"Things are not always what they seem," but though the wine of this capital trick is only an imitation of the real article, it is always well received by an audience, and that, from a performer's point of view, is the first thing to be considered. Besides, it requires very little practice or skill, which is a still further recommendation.
In presenting it a China, quart pitcher, filled with water, and about twelve or sixteen tumblers are used. To prove that the water is not doctored in any way, a glass of it is offered to the audience and the performer takes a few swallows of it. He then proceeds to fill the tumblers, pouring into them, alternately, wine and water from the pitcher.
"It may seem strange to the average man and woman," says the performer, "that at my own sweet will I can pour from a pitcher that is absolutely not prepared in any way, wine or water. But one thing must be remembered, that when the surrounding atmosphere has become thoroughly impregnated with the fumes of the wine, especially a wine produced by a weird magical process, it becomes exceedingly difficult for most people to distinguish whether wine or water fills the glasses. Many of you may imagine that these glasses are filled with water; others are positive that they are filled with wine; while still others, looking with a somewhat distorted vision, see both wine and water. There is nothing in the pitcher, as you all may see. Let us fill it again." Here he empties the contents of the glasses into the pitcher, and almost immediately refills the glasses. "And now see what we have—wine, the pure juice of the grape. Once more, let us fill the pitcher." As he says this he empties the glasses into the pitcher, and then refilling them there appears to be nothing but water. He calls attention to this, and then, correcting himself, adds: "Excuse me, I have made a mistake. There is one glass of wine."
For a third time he empties the glasses into the pitcher, and pours out all wine, and finally turning it back into the pitcher, ends the trick by filling all the glasses with water, with which he started.
As our readers probably surmise this is a chemical trick, and the solutions for it are made as follows:—
Six of the glasses are perfectly clean; in each of six others there is one drop of strong tincture of iron, put in about half an hour before attempting to exhibit the trick. Two other glasses are about half filled with a saturated solution of oxalic acid (a deadly poison) in water, and in another is some strong ammonia. To prevent the fumes of the latter from passing into the room, the glass is covered with a heavy napkin folded several times. Last of all, a glass is quarter filled with a saturated solution of tannin in water.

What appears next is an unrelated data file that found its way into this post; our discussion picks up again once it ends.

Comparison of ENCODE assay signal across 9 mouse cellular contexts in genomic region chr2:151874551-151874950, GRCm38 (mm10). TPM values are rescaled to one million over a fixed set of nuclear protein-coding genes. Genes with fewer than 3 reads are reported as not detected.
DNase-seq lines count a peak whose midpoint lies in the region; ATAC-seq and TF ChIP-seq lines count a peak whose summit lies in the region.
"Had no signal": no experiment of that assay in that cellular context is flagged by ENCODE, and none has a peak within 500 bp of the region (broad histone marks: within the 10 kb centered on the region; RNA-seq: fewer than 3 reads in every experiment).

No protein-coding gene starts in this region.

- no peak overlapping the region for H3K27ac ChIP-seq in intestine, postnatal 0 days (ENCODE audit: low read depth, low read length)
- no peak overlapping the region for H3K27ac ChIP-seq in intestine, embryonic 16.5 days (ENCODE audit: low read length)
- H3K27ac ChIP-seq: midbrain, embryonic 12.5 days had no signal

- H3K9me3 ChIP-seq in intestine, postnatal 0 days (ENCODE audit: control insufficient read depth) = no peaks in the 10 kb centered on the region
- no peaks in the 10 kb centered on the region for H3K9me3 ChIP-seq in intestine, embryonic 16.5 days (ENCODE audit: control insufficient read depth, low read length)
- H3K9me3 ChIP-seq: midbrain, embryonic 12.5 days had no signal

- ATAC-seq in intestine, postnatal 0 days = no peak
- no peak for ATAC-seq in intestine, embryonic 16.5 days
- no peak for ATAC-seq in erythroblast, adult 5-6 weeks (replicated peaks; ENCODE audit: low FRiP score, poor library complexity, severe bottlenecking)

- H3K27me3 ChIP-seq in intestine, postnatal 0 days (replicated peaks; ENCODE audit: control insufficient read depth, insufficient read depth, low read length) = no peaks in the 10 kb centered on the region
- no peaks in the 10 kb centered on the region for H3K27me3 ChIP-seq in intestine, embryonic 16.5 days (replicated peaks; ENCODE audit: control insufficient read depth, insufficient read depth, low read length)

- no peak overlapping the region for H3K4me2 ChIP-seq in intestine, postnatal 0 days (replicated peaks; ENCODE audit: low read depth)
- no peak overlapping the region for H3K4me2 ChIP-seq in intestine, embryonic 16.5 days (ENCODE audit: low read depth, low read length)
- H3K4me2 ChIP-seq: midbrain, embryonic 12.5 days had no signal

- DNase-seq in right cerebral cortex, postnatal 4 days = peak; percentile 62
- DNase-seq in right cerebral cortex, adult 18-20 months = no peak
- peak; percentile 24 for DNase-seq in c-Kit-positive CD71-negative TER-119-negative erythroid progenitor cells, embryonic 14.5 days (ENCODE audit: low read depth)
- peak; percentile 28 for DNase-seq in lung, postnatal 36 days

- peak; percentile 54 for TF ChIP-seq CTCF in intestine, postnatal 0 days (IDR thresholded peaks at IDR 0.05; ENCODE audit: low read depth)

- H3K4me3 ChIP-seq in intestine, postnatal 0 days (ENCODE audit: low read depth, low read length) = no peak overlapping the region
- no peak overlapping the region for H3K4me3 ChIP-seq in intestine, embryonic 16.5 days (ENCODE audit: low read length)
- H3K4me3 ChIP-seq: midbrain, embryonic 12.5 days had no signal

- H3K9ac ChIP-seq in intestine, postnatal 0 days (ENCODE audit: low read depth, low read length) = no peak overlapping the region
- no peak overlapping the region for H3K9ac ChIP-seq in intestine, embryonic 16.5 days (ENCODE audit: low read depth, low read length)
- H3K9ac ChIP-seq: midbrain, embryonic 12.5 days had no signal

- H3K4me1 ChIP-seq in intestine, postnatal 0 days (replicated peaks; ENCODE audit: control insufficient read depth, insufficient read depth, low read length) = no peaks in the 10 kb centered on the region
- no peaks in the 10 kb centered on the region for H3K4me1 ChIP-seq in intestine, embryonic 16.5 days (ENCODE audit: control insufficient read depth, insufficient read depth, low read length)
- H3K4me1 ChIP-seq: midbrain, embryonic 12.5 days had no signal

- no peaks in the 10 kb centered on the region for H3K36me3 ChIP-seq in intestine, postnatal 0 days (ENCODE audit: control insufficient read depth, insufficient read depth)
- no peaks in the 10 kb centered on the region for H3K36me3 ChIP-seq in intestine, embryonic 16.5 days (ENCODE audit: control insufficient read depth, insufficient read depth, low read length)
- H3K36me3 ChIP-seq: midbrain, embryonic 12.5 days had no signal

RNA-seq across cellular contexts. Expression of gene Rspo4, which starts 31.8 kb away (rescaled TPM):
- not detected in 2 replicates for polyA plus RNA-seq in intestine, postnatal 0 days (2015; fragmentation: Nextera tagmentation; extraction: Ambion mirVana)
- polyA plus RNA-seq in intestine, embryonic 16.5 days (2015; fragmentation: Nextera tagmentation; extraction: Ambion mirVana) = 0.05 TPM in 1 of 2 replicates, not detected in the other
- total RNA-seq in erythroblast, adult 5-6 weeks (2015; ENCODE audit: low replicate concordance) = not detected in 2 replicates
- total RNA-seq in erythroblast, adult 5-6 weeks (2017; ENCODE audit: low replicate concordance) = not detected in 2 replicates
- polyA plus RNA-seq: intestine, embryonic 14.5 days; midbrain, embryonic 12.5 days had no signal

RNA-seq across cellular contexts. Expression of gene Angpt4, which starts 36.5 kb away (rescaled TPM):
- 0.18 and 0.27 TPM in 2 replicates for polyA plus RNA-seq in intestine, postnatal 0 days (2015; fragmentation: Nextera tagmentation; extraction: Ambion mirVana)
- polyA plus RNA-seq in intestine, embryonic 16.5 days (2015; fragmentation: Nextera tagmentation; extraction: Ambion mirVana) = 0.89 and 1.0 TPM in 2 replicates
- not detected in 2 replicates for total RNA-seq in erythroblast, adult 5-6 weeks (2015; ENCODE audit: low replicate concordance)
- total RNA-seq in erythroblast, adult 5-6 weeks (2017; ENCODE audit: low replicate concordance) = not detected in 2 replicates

In a row on the performer's table are the six clean glasses and the six containing the iron solution, arranged alternately. Behind these, in the following order, are the glass containing tannin, one glass with acid, the one with the ammonia, and the second one with acid.
To begin, the performer fills a clean glass and the glass with tannin with water from the pitcher. The clean glass he offers to the audience, but seldom finds any one to take it; then he takes a swallow of it himself. Then he empties both glasses into the pitcher, thus adding the tannin to what was pure water. Next he fills the clean glasses and those containing the iron with water from the pitcher and they will seem to be filled alternately with water and with wine. Turning the contents of the glasses into the pitcher, and refilling the tumblers at once, they are all filled with wine. Before filling the last glass the performer takes hold of one of the acid glasses in such a way as to conceal its contents, and, as he fills it, says: "All wine—no! here we have water and here" filling the twelfth glass, "is wine." When the pitcher is again filled from the glasses, the acid that goes in with the others bleaches the solution perfectly and on filling the glasses again nothing but water is seen. Picking up the glass that holds the ammonia and filling it, it appears to hold wine, but of a lighter color than any of the other glasses. Turning the contents of the glasses into the pitcher, wine is again produced, the ammonia nullifying the action of the acid. Once more the glasses are filled with wine with the exception of the second acid glass, which the performer has filled. Finally, the pitcher is again filled and when the contents are poured out for the last time, it is found there is nothing but water, "Which is only right," says the performer, "for as we begin so shall we end."